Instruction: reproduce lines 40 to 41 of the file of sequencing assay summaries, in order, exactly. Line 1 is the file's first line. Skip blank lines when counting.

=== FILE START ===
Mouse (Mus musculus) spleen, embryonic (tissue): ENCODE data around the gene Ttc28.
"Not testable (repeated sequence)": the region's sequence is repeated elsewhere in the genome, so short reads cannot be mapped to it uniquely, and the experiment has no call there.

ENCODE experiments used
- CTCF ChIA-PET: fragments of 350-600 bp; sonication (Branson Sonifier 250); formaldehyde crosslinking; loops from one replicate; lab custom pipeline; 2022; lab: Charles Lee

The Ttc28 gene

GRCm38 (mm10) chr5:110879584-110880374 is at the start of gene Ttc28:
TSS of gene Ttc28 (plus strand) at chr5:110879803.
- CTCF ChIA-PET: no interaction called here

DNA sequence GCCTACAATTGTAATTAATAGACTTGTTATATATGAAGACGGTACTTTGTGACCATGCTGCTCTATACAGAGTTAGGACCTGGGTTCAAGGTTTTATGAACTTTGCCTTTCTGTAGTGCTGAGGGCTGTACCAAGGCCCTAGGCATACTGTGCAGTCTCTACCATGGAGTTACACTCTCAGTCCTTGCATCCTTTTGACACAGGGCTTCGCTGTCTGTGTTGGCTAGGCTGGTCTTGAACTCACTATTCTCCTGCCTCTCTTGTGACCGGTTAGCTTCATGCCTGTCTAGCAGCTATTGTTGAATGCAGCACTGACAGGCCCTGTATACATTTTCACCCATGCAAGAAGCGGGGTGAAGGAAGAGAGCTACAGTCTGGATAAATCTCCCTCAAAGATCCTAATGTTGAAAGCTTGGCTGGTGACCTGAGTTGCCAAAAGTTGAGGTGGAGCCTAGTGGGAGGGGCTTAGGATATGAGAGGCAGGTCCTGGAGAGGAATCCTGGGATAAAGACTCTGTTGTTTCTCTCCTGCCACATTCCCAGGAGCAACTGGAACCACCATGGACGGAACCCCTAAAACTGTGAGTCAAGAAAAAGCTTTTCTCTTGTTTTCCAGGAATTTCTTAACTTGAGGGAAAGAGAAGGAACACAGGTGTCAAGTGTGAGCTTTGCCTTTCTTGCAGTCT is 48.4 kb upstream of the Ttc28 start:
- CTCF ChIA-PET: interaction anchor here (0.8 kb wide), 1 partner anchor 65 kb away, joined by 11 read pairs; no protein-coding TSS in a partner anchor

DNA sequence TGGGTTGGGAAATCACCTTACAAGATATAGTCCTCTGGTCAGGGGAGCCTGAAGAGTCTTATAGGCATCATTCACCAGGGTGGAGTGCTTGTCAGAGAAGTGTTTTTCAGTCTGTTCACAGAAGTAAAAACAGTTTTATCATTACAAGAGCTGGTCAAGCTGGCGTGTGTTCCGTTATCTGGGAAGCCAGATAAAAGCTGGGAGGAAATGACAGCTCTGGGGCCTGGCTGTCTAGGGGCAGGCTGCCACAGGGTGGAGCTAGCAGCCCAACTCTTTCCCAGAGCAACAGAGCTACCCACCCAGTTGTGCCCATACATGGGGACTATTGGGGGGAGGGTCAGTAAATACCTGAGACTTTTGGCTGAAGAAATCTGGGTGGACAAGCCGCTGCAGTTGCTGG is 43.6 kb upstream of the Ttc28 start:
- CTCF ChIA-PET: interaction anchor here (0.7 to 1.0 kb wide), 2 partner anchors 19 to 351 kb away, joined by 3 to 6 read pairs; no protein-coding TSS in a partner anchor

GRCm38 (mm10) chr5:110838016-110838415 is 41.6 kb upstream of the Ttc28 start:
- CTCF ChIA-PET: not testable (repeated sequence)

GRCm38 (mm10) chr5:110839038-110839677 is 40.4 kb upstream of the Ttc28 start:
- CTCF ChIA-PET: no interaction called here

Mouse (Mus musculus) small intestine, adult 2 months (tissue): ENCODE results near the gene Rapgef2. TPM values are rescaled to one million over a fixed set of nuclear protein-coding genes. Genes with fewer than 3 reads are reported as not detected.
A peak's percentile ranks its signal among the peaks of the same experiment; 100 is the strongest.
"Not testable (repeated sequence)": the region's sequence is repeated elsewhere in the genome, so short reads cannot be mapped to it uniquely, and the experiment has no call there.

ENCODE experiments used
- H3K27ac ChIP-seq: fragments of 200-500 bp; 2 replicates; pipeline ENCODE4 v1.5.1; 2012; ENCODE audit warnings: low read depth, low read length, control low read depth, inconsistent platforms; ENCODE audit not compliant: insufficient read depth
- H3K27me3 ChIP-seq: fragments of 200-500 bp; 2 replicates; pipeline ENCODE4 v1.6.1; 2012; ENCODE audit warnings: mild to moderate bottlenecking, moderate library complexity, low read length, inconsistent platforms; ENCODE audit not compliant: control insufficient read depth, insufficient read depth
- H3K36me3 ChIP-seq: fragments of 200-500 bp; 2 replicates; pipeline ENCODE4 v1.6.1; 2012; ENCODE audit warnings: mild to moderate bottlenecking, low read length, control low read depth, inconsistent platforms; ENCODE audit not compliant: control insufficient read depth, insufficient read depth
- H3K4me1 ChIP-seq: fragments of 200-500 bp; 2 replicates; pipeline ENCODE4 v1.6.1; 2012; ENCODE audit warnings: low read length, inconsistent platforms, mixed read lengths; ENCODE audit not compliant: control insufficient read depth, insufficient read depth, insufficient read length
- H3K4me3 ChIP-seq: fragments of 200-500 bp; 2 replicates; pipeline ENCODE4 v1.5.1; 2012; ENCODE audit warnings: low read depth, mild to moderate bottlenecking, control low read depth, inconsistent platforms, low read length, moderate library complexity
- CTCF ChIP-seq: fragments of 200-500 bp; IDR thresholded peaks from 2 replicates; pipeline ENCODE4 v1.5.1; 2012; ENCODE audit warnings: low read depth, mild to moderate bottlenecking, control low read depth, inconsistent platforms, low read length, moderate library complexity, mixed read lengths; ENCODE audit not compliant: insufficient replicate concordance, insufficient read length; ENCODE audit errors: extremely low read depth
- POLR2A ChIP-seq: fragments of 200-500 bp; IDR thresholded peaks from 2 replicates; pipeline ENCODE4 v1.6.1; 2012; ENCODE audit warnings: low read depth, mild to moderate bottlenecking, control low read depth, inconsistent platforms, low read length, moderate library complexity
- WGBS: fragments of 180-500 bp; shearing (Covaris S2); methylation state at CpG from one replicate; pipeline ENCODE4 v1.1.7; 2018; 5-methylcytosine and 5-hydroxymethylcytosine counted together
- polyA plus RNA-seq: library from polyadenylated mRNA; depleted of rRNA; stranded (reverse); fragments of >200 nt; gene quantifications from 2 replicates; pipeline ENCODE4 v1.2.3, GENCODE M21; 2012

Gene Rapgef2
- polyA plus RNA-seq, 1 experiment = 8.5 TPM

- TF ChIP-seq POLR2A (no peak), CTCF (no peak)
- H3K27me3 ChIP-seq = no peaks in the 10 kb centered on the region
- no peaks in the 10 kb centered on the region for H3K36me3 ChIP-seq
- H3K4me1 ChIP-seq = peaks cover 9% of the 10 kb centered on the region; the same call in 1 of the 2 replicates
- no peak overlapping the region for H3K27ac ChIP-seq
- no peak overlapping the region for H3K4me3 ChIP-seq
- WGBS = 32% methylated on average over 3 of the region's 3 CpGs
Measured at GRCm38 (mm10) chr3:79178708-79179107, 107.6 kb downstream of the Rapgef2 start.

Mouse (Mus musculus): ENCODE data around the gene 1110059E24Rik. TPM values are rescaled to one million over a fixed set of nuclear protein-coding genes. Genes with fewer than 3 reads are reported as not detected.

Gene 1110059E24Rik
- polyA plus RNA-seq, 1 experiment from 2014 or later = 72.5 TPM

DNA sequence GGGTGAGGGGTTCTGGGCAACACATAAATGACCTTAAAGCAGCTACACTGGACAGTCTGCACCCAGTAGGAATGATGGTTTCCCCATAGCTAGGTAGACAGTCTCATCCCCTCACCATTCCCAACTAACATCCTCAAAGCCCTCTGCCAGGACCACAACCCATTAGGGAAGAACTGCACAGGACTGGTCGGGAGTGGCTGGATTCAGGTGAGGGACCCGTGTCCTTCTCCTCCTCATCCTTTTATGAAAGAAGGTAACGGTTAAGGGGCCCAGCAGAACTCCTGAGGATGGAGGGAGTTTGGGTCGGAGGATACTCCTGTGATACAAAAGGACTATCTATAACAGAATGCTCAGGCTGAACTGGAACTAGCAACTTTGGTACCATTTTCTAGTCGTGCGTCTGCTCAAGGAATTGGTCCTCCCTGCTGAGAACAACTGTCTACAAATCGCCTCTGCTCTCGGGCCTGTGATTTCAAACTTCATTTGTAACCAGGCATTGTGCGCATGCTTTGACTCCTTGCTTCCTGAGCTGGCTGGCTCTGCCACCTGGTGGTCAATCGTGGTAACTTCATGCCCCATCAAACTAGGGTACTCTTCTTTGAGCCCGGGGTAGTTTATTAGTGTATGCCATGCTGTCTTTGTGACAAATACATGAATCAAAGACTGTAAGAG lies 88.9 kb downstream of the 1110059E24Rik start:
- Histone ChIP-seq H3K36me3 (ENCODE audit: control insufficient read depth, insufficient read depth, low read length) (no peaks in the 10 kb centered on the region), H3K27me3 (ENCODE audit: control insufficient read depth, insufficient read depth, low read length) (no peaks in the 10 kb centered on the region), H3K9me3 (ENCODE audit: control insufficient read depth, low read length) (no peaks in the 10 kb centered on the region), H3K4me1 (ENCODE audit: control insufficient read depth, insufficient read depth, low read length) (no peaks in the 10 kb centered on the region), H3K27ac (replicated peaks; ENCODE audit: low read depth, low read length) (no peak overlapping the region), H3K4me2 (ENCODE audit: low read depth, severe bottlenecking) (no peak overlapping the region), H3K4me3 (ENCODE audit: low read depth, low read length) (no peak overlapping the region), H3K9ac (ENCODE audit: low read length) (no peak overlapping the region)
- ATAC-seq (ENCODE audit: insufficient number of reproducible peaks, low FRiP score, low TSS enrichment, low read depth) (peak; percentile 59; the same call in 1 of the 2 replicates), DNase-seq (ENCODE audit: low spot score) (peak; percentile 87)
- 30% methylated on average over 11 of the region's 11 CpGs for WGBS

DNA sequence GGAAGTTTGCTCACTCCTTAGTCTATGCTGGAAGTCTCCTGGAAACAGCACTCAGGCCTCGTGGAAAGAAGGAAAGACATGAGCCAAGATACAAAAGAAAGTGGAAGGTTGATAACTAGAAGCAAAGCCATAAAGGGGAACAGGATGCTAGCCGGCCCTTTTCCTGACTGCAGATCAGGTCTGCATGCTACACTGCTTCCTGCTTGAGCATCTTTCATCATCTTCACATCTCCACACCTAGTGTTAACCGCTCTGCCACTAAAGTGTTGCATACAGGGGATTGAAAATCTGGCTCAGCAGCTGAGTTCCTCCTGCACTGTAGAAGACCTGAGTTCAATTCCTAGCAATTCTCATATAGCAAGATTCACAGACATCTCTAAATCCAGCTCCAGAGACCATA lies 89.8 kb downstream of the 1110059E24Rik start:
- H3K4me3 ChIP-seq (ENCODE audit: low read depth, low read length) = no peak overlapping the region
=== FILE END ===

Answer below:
Mouse (Mus musculus): ENCODE data around the gene 1110059E24Rik. TPM values are rescaled to one million over a fixed set of nuclear protein-coding genes. Genes with fewer than 3 reads are reported as not detected.

Gene 1110059E24Rik